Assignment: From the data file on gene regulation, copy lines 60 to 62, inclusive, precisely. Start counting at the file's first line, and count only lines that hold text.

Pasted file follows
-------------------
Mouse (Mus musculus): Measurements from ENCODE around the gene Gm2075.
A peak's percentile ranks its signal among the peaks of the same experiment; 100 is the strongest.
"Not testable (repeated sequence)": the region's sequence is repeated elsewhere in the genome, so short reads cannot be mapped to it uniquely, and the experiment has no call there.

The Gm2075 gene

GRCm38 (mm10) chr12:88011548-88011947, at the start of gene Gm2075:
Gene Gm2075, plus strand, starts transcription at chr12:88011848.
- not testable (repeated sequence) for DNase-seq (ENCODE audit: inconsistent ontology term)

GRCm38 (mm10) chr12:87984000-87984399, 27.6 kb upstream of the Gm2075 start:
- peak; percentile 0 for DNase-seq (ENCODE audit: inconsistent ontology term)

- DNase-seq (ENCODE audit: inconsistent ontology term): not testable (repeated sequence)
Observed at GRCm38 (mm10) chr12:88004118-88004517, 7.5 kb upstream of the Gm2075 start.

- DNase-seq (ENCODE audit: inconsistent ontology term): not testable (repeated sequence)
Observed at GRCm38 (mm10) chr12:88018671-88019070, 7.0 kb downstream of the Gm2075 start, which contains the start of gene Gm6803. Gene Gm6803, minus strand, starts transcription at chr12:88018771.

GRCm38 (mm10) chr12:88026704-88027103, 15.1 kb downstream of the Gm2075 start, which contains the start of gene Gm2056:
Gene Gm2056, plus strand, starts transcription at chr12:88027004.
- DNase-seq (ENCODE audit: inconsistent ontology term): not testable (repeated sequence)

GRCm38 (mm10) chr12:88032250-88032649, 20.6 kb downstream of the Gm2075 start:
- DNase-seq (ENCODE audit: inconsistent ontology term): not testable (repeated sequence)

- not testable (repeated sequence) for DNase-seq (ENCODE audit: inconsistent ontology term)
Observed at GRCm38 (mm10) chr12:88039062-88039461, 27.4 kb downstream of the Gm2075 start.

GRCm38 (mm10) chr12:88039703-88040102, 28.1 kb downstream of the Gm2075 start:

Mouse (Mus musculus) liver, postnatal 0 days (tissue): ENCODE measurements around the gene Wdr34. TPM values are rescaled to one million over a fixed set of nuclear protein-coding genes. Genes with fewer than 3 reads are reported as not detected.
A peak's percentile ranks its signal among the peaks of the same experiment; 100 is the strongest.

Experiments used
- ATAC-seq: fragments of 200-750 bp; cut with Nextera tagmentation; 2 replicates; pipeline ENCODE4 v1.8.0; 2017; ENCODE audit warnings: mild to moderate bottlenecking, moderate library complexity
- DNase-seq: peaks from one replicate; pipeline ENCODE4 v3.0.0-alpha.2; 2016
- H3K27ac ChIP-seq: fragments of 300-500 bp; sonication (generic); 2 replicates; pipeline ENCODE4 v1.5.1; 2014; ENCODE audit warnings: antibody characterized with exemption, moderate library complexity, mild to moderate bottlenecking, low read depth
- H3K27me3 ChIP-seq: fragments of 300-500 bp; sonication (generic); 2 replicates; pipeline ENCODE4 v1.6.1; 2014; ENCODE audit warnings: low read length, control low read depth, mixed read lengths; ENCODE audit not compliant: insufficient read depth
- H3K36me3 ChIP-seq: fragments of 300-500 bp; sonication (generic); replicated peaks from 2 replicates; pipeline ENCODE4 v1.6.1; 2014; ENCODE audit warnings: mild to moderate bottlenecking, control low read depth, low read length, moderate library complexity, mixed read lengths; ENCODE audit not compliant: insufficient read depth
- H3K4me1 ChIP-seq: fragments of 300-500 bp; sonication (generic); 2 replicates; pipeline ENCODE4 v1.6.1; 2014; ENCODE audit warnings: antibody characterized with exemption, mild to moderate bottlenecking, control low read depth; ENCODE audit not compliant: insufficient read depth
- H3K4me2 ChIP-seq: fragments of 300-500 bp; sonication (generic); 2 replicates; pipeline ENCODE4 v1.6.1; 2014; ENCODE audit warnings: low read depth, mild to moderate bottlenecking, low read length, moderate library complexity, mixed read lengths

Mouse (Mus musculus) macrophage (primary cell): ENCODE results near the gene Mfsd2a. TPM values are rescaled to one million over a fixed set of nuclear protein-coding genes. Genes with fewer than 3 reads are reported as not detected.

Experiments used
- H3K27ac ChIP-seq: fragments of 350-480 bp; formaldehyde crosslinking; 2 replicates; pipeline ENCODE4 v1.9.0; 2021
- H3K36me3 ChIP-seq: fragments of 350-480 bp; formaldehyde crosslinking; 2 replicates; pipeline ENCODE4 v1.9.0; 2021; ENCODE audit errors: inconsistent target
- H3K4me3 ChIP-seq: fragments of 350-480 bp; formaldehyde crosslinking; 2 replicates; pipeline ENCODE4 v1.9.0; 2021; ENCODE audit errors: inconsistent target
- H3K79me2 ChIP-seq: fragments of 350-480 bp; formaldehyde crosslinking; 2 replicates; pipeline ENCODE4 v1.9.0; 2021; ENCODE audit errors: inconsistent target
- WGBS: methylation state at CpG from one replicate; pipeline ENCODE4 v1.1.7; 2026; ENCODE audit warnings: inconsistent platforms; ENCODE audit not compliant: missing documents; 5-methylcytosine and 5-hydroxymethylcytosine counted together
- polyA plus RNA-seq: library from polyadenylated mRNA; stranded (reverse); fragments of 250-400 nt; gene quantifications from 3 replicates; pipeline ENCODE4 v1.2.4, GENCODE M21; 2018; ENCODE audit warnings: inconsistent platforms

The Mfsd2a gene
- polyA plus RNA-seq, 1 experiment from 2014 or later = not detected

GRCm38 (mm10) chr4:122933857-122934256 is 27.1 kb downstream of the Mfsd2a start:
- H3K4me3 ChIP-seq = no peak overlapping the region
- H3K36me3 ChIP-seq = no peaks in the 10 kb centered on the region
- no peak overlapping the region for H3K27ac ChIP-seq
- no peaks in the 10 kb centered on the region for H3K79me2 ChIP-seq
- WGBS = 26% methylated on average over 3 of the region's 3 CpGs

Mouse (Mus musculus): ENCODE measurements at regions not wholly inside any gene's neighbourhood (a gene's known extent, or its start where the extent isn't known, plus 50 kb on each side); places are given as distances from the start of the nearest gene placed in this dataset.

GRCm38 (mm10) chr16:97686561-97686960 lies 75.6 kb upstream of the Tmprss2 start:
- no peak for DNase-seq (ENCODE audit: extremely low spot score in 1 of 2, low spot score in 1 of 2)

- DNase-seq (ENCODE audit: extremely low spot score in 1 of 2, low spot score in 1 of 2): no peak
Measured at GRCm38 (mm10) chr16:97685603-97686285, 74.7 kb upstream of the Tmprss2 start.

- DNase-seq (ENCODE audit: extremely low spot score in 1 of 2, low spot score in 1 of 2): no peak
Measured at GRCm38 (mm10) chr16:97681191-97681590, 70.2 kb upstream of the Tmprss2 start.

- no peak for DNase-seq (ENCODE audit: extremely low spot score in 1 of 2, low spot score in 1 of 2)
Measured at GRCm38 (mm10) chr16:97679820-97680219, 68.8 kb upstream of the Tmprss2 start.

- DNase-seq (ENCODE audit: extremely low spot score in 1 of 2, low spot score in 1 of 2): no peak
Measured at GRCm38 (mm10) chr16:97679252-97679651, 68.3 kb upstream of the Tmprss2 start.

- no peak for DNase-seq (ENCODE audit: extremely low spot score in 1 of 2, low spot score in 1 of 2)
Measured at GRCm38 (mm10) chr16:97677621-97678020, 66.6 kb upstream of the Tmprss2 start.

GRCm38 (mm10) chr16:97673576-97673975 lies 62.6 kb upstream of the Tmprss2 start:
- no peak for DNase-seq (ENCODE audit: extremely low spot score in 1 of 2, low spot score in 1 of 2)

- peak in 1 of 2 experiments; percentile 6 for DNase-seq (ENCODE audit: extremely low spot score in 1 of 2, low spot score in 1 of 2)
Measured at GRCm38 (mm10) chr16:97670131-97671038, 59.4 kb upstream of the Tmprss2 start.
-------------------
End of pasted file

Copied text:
Measured at GRCm38 (mm10) chr16:97677621-97678020, 66.6 kb upstream of the Tmprss2 start.

GRCm38 (mm10) chr16:97673576-97673975 lies 62.6 kb upstream of the Tmprss2 start:
- no peak for DNase-seq (ENCODE audit: extremely low spot score in 1 of 2, low spot score in 1 of 2)